64-bit time_t must go--this is non-negotiable

( Marc A. Lehmann ) pcg at goof.com
Thu Jun 17 20:01:29 UTC 2004

On Thu, Jun 17, 2004 at 01:57:36PM -0400, "Olson, Arthur David (NIH/NCI)" <olsona at dc37a.nci.nih.gov> wrote:
> Given that time_t has been a 32-bit entity since day one of UNIX, there are

It's not on a lot of existing UNIX systems, where it already is 64 bit.

> a slew of binary executables out there that are built on the premise, as

Binary executables are not a problem, as ABI changes are rare. It's no
problem to support both 32 and 64 bit time() calls on the same system,
even within the same executable. This is already standard practise.

> well as plenty of values stored in disk files (take UNIX accounting logs,
> please).

The example is mostly a non-issue, as it ahs been dealt with in existing
implementations (quote databases are another - bad - example). Databases
are a bigger concern, but there are very few (if any) database systems
that directly store time_t as it is. One of the reasons is that portable
rpogramming always required to allow for different time_t representations.

> That makes it an extremely bad idea to redefine time_t as a 64-bit

I very much disagree here with you. It might be helpful to some people
to keep it a 32 bit value, but the problem needs to be dealt with before
2038, wether time_t is 32 bit or not, because at that point it will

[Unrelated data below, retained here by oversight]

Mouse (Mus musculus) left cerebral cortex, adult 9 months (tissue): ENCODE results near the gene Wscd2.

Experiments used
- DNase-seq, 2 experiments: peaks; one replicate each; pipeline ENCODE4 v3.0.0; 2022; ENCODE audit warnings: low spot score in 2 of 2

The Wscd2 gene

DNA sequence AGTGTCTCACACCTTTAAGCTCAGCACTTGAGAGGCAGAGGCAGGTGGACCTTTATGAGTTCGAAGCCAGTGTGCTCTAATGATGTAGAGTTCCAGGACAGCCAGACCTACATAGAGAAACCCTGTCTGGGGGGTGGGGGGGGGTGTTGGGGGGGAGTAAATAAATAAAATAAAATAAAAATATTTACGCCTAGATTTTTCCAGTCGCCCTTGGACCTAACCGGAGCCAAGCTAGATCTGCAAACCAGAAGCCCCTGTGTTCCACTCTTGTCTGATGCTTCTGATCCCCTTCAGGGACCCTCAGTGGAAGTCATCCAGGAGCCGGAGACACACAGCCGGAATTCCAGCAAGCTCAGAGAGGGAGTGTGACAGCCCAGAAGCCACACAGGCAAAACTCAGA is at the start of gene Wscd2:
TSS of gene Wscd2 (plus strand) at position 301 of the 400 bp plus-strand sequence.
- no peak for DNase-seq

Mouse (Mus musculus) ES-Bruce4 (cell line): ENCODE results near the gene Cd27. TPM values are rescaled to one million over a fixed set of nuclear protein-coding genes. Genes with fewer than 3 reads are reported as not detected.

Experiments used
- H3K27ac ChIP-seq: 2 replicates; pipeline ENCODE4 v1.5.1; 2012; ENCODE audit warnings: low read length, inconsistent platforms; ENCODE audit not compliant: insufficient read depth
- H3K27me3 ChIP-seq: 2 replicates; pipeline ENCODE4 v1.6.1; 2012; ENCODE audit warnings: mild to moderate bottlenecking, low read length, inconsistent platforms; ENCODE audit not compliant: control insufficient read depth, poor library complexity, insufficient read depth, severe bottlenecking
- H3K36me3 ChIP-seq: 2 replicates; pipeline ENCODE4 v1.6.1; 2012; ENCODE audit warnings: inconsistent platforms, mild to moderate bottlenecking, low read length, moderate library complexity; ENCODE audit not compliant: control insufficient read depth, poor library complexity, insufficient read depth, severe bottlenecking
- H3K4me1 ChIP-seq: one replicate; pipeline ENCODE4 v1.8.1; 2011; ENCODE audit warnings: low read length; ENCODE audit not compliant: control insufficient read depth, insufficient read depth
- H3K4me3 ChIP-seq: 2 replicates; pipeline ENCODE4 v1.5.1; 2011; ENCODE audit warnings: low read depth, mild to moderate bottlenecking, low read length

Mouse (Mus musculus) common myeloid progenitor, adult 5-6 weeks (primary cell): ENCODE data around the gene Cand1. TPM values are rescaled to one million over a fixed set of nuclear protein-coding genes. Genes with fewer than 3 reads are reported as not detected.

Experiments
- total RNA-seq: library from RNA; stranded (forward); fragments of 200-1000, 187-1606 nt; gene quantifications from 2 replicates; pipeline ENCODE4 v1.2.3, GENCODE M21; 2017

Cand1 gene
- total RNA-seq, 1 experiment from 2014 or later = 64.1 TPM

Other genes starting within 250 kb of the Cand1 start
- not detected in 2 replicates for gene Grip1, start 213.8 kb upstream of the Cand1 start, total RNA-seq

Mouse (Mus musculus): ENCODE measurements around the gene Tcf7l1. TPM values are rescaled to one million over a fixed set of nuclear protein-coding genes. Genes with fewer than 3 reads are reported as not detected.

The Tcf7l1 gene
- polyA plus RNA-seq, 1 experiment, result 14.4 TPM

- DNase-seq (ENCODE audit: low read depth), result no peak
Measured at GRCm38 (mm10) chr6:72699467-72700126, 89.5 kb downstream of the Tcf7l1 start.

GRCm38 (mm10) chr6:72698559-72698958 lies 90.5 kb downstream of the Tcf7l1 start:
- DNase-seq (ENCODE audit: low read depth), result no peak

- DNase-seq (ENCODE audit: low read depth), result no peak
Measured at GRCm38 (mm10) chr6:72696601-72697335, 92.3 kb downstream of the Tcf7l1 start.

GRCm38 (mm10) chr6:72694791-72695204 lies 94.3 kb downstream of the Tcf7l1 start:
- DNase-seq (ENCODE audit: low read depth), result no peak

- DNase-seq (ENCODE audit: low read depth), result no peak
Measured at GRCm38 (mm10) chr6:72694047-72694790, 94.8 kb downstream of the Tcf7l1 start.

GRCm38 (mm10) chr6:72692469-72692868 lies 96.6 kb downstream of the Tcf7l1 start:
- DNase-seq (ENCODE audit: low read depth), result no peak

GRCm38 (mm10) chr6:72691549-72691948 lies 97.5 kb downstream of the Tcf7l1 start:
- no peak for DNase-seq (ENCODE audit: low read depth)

wrap, so any databses still based on 32 bit time_t's WILL have to be

In essence, I think your proposal to force it to 32 bit is very harmful
as it encourages problems similar to Y2K.

Most existing programs don't need changes to work with a 64 bit time_t
now, they just need to be recompiled. Forcing extra (and non-standard)
calls means every program must be changed.

> with differently named functions to manipulate them). The historic precedent
> in the UNIX realm is the addition of the "lseek" system call once files got
> larger than good old "seek" could handle

The reaosn was that the units was changed, so the filesystem call was

Even early unix had no problem with having two seek calls, one for 16 bit
and one for 32 bit. So they could have kept the name. The name was changed
because the sematic had changed.

To the contrary, the 32->64 bit transition many years ago involved no such
adition of extra syscalls or functions - all you need is to recompile your
program under the new environment and it can do 63 bit I/O, except when
it has bugs (which would in turn result in a 32 or 31-bit-capable program
only, which wouldn't be worse).

> Bottom line: we should probably not be doing a lot of work to support
> 64-bit time_t implementations since we don't want to encourage such
> implementations.

I think this is a very bad decision. It's exactly the same bad decision
as the decison that "two digits are enough to represent a year, so don't
encourage the support of 4 or more digit year values in this datatype".

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